Cisco Systems Inc. formally launched its latest advanced technology initiative—Application Networking Services—at its Worldwide Analyst Conference last week.
One of a series of nine growth opportunities Cisco has identified to become $1 billion businesses within seven years, ANS represents Ciscos strategic alignment of various sales and marketing functions around optimizing and securing the delivery of application traffic.
But some industry observers believe Cisco is late to recognize the fast-growing market for application delivery controllers and WAN optimization devices. Gartner Inc. projects that the total market this year will reach about $1.5 billion, with application delivery controllers representing $800 million and WAN optimization taking $700 million, according to Joe Skorupa, a Gartner analyst in Fremont, Calif.
“Weve been telling them for three years that they needed to do something here. If they had declared Application-Oriented Networking an advanced technology two years ago, that would have been visionary. But today its catching up to the vision of … a host of other vendors,” Skorupa said.
ANS encompasses two different approaches, including “application delivery services focused on optimizing and securing communications between end users and applications or application services” and “optimizing communication between applications,” said George Kurian, vice president and general manager at Cisco, in San Jose, Calif.
Because it encompasses both Ciscos Application-Oriented Networking initiative, launched last summer, and its application delivery activities, ANS is also Ciscos tacit acknowledgment that AON itself does not promise to be a $1 billion business opportunity. Cisco didnt launch any new deliverables in the ANS rollout, which was intended to signal a companywide focus and a marshaling of resources to aggressively pursue the next advanced technology play.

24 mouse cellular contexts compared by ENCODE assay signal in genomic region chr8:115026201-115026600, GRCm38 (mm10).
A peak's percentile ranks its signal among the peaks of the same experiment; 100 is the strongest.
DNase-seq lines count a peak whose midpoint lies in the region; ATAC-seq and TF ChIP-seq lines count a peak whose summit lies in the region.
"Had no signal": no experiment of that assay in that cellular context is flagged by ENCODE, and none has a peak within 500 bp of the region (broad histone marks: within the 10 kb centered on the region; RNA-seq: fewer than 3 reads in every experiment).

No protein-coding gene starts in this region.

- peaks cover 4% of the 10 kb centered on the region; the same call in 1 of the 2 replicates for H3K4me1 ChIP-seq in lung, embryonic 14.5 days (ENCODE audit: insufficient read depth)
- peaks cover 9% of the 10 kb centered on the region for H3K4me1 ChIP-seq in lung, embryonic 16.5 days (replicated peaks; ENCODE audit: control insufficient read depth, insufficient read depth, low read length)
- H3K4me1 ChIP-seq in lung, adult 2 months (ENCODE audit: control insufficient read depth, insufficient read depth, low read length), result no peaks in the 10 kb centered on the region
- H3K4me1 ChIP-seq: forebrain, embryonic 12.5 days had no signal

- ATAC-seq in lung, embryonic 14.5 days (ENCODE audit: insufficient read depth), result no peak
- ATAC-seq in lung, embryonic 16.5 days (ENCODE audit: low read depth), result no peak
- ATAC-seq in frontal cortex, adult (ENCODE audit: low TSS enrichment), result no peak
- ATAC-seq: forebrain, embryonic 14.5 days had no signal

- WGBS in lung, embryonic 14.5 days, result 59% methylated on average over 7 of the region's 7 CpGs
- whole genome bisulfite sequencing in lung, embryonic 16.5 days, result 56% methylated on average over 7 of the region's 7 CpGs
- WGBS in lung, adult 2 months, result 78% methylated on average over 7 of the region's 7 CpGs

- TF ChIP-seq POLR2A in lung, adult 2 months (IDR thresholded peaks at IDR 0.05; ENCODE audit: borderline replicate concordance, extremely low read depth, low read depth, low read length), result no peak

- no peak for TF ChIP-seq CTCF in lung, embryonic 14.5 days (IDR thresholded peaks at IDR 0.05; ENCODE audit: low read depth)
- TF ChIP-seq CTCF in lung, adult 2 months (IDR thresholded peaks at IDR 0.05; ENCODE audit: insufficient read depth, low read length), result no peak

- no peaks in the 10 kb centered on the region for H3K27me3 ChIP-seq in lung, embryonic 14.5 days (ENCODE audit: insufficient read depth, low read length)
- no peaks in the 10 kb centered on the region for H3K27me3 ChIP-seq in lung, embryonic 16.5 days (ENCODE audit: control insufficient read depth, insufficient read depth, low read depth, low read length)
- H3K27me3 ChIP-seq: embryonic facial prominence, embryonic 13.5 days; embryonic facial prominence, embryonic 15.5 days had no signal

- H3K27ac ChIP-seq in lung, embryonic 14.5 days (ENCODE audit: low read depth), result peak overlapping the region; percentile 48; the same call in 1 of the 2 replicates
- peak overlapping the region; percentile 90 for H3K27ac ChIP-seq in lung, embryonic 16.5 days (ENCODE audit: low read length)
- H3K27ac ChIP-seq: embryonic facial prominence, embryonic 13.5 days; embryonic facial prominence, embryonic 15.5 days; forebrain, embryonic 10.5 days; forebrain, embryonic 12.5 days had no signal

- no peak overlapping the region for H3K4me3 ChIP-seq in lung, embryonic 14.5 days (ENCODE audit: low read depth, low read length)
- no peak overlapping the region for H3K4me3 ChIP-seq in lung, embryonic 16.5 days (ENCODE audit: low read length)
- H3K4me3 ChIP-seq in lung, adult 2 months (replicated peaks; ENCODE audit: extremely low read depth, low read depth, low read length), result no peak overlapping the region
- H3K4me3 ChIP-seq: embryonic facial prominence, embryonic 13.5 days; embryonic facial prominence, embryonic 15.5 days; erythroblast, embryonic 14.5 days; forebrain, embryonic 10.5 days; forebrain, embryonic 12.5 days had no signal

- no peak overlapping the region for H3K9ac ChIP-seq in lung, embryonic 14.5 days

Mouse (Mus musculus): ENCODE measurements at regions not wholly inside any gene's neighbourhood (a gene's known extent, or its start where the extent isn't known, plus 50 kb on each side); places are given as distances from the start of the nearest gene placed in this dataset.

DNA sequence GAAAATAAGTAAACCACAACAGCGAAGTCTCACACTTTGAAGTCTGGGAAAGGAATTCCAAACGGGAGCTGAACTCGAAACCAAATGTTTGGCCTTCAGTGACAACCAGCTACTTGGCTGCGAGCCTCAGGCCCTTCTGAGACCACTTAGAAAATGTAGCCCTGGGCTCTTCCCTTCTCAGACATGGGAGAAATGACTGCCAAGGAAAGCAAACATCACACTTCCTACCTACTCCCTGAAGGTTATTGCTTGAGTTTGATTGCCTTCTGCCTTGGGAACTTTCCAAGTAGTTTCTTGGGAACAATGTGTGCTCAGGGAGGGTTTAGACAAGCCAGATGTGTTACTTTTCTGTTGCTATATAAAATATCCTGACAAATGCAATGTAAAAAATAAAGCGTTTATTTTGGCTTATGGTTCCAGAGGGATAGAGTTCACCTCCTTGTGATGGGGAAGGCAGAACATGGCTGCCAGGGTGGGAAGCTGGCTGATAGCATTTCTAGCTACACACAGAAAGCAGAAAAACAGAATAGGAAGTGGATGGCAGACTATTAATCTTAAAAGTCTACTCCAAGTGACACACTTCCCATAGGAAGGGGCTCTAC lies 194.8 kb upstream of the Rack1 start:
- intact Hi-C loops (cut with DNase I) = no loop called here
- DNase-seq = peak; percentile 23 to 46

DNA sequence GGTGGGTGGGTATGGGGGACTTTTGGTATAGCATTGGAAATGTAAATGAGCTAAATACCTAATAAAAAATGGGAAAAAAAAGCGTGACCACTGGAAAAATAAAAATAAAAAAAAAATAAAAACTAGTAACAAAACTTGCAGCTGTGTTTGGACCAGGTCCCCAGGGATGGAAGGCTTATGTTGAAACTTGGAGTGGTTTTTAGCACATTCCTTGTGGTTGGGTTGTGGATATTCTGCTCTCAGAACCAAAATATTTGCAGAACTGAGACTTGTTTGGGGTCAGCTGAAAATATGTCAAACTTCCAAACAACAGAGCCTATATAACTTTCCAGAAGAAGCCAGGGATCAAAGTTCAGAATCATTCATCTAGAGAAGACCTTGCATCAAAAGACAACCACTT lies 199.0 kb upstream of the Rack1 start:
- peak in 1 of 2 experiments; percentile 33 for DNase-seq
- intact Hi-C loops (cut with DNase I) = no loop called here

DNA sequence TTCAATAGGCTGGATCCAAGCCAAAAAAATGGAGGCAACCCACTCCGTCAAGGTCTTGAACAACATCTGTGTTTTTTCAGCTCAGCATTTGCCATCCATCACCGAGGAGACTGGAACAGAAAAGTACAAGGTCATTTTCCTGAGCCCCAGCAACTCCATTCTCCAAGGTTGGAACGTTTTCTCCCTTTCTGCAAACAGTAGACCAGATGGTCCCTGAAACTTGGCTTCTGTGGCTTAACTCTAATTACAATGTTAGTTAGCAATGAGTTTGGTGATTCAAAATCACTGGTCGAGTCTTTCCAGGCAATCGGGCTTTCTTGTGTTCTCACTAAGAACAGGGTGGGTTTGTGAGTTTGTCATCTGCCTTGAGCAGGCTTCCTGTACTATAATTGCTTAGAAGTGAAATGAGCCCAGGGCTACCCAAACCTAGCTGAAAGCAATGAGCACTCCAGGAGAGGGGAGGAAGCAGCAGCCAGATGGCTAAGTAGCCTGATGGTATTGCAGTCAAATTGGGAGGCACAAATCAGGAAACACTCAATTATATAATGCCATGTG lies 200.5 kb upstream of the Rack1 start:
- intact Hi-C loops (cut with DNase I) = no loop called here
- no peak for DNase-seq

ANS comprises three sets of products: existing server load balancing products that include content switching modules and an appliance; data center application optimization and security services based on technology acquired with FineGround Networks Inc. as well as Cisco-built application security technology within Ciscos Application Velocity System products; and appliances located in branch offices based on Ciscos Wide Area Application Engine, which implements Wide Area File Services software from Ciscos Actona Technologies Inc. acquisition as well as Ciscos own content networking technology.
Kurian said he believes Cisco can compete effectively with market leader F5 Networks Inc. in the data center and that F5 is following Ciscos lead in the branch office with its October acquisition of Swan Labs Corp.
“They have certain advantages … in the data center side, but we can embed technologies within data center infrastructure in a way they cant, and we have reach into the channel that they [dont],” Kurian said. “You will see us articulate application networking services as part of an overall data center architecture. Others will articulate it as a stand-alone overlay. From that perspective, well be able to win.”